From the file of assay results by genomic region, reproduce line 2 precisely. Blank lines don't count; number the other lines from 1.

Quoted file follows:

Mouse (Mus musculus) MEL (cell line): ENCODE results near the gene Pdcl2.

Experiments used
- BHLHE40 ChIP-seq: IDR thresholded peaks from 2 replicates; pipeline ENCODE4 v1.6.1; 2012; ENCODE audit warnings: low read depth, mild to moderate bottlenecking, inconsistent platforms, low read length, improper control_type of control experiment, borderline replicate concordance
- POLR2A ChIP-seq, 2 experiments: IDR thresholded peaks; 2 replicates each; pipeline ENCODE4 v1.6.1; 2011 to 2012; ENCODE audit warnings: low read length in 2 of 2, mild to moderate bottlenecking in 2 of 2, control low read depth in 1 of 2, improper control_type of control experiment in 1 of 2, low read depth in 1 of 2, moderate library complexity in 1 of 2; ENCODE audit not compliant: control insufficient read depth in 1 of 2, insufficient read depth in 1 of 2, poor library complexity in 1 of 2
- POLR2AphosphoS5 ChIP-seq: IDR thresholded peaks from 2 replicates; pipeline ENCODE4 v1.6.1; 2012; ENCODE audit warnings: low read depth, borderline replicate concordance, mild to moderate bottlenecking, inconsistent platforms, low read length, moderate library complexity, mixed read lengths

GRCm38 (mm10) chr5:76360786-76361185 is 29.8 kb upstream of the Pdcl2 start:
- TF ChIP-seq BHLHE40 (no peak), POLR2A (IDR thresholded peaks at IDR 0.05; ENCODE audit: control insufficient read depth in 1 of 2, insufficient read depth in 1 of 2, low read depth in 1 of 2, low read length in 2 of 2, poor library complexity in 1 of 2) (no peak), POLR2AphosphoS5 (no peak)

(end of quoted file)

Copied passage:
Experiments used